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Latest NDSU Extension Publications

Absinth Wormwood Control

Absinth Wormwood Control - W838

Absinth wormwood (Artemisia absinthium L.) is a perennial forb which is easily recognized by its strong sage odor. The plant also is known as American or common wormwood, mugwort or madderwort, and wormwood sage. It is grown in herb gardens for the sage flavor of the leaves. The young flower heads are the source of aromatic oil used to prepare vermouth and absinth.

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Ecological Sites of North Dakota

Ecological Sites of North Dakota - R1556

This publication is a Pictorial Guide of Ecological Sites Common to North Dakota.

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ND and SD Hybrid Sunflower Performance Testing 2011

North Dakota and South Dakota Hybrid Sunflower Performance Testing 2011 - A652

In North Dakota, an estimated 561,000 acres of sunflowers were harvested in 2011. This was a decrease of 301,000 acres compared with 2010. Table 1 contains acreage data for the past 16 years as reported by the North Dakota Agricultural Statistics Service, U.S. Department of Agriculture. The yield estimate on Dec 20, 2011, for all sunflowers produced in North Dakota during the 2011 season was 1,342 pounds per acre (lb/a).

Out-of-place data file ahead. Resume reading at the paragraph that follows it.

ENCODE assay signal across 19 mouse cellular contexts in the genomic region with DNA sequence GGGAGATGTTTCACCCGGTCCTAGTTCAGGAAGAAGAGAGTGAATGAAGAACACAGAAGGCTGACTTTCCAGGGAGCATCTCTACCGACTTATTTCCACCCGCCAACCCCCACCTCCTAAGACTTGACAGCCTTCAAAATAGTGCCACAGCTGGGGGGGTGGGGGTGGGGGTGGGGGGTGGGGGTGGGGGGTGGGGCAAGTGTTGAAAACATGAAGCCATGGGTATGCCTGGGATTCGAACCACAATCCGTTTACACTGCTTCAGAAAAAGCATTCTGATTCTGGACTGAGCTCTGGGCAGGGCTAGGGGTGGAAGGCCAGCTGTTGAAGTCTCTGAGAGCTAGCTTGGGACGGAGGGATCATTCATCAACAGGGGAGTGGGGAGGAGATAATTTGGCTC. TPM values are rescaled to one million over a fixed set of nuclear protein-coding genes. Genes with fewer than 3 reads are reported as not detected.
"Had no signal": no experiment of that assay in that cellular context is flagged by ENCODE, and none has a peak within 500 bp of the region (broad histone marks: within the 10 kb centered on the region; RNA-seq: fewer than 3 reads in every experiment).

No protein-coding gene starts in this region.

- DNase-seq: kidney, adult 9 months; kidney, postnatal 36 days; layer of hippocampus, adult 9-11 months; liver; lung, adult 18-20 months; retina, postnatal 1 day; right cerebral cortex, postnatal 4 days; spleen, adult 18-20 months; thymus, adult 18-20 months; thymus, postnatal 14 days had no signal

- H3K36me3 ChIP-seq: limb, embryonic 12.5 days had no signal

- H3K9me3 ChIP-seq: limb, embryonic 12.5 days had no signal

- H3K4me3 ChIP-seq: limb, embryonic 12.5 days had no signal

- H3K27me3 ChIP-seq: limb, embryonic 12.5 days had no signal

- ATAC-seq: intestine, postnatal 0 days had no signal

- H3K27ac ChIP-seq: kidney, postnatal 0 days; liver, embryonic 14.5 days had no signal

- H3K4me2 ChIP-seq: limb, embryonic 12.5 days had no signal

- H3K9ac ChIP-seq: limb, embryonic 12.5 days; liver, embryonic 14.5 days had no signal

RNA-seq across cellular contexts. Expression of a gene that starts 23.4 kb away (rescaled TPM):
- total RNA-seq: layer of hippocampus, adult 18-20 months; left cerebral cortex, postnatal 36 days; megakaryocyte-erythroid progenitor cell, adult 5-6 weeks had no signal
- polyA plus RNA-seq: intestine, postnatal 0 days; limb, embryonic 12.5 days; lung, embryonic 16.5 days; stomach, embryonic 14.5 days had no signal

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North Dakota Soybean Peformance Testing 2011 A-843

North Dakota Soybean Performance Testing 2011 - A843

Soybean variety selection should be based on maturity, yield, seed quality, lodging, iron-deficiency chlorosis tolerance and disease reaction. Later-maturing varieties tend to yield more than early maturing varieties when evaluated at the same location. After determining a suitable maturity for the farm, comparing yields of varieties that are of similar maturity is important. Although late maturity increases yield potential, later-maturing cultivars are more risky to grow than earlier-maturing varieties because an early fall frost may kill a late-maturing variety before the beans have completely filled in the pods, which will reduce yield greatly. The best way to select a high-yielding variety is to use data averaged across several locations and years. Because weather conditions are unknown in advance, averaging across several years’ data will identify a variety that likely will yield well across different weather conditions. Selecting a variety that has performed well in dry and moist conditions is the best way to pinpoint a variety that does relatively well, regardless of weather fluctuations.

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North Dakota Dry Pea Performance Testing 2011 A-1469

North Dakota Dry Pea Performance Testing 2011 - A1469

In North Dakota, field pea takes about 60 days from seeding until flowering and 90 to 100 days to maturity. The moisture requirement for field pea is similar to that for cereal grains. Field peas can be grown on a wide range of soil types, but drainage must be good because field peas do not tolerate saturated or soggy conditions. Field pea can be grown in a no-tillage or conventional-tillage cropping system. Field pea grows best when seeded into a weed-free seedbed and fertile soils. Land preparation for seeding is similar to that of wheat.

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